Actor Nicolas Cage has agreed to return the skull of a Tyrannosaurus bataar he purchased—as an anonymous buyer—from a luxury natural history auction in 2007. The skull turns out to have been stolen from the Gobi Desert in Mongolia. Cage bought the skull from the I.M. Chait Gallery in Beverly Hills and was contacted by the Department of Homeland Security last year. The actor has agreed to turn the skull over to its rightful nation.

Preet Bharara, a U.S. attorney in Manhattan, filed a civil forfeiture complaint last week in order to take possession of the stolen skill. The lawsuit does not name Cage or accuse him of any wrongdoing, and he voluntarily agreed to give up the skull. He did receive a certificate of authenticity with his purchase, but the I.M. Chait Gallery had purchased and sold an illegally-obtained dinosaur skeleton from paleontologist Eric Prokopi, notorious seller of such artifacts. The skull is authentic, yes—but it is in the wrong land.

The gallery is also not accused of any wrongdoing, and Prokopi has helped prosecutors recover at least 17 other fossils as part of his guilty plea.

“Cultural artifacts such as this bataar skull represent a part of Mongolian natural cultural heritage,” says a special agent the Bharara’s office, Glenn Sorge. “[This skull] belongs to the people of Mongolia. These priceless antiquities are not souvenirs to be sold to private collectors or hobbyists.”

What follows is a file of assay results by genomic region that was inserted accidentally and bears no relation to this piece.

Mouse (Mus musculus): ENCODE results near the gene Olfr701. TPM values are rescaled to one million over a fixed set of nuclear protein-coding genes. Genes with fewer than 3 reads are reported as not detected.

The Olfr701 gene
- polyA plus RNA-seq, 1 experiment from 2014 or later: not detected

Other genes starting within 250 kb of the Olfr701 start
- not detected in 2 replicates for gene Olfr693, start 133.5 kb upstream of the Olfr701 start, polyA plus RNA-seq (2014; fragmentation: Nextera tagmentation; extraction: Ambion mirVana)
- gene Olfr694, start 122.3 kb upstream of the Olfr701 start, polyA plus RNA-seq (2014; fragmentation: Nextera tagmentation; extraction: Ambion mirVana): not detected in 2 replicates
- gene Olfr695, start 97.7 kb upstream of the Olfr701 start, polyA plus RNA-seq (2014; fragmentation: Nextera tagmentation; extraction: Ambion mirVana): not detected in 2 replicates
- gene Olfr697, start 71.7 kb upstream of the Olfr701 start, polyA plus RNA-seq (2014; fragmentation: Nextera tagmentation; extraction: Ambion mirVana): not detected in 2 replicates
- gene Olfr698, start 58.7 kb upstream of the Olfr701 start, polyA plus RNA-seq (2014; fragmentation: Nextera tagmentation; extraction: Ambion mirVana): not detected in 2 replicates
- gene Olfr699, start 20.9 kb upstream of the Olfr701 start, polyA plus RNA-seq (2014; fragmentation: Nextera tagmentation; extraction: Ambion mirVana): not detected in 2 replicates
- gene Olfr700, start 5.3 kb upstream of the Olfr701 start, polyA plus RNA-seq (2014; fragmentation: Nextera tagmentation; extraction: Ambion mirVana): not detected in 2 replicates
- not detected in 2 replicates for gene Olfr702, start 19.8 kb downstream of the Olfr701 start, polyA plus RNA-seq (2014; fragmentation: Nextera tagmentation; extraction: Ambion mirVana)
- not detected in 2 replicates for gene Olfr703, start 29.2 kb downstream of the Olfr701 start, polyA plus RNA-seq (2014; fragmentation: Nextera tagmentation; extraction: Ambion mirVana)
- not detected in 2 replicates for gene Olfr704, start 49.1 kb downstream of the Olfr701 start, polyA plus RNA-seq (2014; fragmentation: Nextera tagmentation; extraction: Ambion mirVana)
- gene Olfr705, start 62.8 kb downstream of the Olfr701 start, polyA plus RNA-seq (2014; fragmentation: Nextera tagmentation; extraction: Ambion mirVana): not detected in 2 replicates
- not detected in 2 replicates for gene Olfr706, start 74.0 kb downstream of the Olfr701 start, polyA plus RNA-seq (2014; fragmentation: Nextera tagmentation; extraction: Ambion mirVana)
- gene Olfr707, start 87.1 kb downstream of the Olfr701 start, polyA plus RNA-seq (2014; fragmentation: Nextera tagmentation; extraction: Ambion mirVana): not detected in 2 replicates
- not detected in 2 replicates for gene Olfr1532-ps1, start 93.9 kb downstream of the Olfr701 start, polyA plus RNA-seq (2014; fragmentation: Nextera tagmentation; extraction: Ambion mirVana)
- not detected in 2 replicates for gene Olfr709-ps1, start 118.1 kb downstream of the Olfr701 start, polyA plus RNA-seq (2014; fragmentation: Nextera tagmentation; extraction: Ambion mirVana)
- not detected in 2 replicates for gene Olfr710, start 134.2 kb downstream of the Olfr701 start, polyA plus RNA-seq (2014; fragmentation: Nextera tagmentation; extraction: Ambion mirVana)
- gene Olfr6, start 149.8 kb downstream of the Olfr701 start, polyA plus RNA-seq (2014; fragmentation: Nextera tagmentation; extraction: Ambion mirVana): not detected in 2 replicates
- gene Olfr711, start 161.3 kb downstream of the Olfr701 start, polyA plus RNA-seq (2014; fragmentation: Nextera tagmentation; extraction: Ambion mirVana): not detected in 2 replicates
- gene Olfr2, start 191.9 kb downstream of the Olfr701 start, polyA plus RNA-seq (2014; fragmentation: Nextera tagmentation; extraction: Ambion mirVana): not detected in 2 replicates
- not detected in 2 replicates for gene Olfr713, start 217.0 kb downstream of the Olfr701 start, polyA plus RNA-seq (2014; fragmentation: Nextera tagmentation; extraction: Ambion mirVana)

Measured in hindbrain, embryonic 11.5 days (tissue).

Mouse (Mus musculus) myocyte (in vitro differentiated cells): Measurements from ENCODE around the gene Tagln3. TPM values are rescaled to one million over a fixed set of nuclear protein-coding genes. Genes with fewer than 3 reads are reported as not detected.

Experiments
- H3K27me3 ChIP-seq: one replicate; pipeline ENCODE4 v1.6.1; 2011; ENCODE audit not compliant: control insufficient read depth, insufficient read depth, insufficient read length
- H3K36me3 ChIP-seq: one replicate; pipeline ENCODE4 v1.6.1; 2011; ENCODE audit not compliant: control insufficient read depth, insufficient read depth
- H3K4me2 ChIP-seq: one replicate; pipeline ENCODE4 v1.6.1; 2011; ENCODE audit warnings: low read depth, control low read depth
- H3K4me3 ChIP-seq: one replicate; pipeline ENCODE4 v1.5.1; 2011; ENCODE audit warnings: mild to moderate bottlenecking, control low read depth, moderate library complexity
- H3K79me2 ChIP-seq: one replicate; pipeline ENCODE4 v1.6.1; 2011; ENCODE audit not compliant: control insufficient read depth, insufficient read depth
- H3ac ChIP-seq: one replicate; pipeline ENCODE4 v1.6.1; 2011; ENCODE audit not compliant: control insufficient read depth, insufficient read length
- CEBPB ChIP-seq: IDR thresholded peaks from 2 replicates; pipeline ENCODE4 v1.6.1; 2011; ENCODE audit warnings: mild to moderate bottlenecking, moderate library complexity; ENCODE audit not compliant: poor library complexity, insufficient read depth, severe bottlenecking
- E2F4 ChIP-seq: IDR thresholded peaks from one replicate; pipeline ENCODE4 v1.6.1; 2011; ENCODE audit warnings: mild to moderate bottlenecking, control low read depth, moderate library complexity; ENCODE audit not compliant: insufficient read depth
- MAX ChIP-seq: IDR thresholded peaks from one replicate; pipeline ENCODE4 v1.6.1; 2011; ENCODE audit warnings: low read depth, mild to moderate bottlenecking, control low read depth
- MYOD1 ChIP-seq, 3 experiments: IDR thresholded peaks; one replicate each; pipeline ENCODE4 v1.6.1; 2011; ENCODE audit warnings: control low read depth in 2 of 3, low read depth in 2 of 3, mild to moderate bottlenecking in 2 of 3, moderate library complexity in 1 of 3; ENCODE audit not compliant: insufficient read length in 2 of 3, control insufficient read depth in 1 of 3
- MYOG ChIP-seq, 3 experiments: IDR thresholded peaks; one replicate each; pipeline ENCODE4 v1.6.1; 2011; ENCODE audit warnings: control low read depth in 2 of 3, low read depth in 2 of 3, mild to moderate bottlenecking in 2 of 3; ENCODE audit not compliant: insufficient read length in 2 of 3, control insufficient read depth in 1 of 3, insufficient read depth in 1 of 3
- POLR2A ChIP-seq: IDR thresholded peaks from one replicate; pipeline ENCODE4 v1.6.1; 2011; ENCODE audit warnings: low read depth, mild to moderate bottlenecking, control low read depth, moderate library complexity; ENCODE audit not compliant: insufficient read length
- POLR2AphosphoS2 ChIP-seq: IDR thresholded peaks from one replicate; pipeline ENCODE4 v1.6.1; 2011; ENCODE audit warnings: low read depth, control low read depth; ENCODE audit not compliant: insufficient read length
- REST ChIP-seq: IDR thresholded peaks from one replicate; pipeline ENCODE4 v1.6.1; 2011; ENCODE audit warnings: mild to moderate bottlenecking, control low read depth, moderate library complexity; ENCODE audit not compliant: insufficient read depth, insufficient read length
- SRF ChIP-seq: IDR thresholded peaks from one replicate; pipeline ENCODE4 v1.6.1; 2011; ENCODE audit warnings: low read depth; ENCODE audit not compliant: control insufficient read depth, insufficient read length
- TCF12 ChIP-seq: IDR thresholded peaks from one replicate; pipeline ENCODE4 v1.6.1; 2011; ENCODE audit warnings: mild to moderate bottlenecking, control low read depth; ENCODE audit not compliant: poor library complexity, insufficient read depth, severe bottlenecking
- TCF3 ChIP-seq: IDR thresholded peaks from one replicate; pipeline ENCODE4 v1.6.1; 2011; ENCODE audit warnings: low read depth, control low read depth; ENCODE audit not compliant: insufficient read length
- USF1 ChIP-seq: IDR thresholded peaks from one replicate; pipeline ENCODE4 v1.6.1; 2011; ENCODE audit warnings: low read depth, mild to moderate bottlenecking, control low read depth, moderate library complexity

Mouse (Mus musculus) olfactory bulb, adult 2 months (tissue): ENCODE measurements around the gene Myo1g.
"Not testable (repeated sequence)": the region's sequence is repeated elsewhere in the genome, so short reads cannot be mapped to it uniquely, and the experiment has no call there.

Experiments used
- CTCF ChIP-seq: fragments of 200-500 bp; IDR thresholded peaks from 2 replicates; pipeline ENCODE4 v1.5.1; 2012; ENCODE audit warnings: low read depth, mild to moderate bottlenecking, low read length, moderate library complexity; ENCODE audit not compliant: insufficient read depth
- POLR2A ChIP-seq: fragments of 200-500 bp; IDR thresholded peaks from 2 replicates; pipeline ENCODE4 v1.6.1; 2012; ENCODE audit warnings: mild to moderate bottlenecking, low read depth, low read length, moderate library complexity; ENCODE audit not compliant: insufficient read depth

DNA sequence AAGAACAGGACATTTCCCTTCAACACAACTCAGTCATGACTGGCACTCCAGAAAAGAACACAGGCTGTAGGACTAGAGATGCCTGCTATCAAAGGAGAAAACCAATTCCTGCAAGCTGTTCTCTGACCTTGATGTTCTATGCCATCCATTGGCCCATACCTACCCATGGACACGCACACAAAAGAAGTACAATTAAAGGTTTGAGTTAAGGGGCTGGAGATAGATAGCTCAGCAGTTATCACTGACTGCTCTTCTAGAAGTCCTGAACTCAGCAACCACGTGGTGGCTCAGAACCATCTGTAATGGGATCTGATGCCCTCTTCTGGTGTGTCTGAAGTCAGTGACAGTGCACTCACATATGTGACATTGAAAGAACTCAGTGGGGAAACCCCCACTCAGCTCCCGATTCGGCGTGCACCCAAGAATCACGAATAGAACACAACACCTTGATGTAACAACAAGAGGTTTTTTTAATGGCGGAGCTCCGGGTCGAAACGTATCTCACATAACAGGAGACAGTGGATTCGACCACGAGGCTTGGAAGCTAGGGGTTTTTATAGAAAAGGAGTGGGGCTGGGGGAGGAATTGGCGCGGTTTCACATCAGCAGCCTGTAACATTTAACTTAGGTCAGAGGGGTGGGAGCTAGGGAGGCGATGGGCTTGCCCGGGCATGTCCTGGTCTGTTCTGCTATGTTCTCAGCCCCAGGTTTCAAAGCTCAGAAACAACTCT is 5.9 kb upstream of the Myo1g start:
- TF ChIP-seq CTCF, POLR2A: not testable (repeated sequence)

Cage is himself an avid collector of many things including cars and comic books; he outbid fellow actor Leonardo DiCaprio for the bataar skull. He sold a like-new copy of Action Comics No. 1, the comic book that includes the very first appearance of Superman, for $2.1 million.

However, it is important that the skull is returned to Mongolia, and not just because of its cultural significance, but because of its scientific potential. Illegal sales of dinosaur artifacts worry historians and paleontologists because they make it harder to learn about dinosaurs and how they lived.

“We’re losing science, we’re losing education, we’re losing valuable specimens,” says Kevin Padian, a paleontologist at the University of California.

A relative of the widely-recognized Tyrannosaurs rex, the bataar lived 70 million years ago. Remains of the species have as yet only been discovered in Mongolia, where at least 12 fossils, including three entire bataar skeletons, have been found.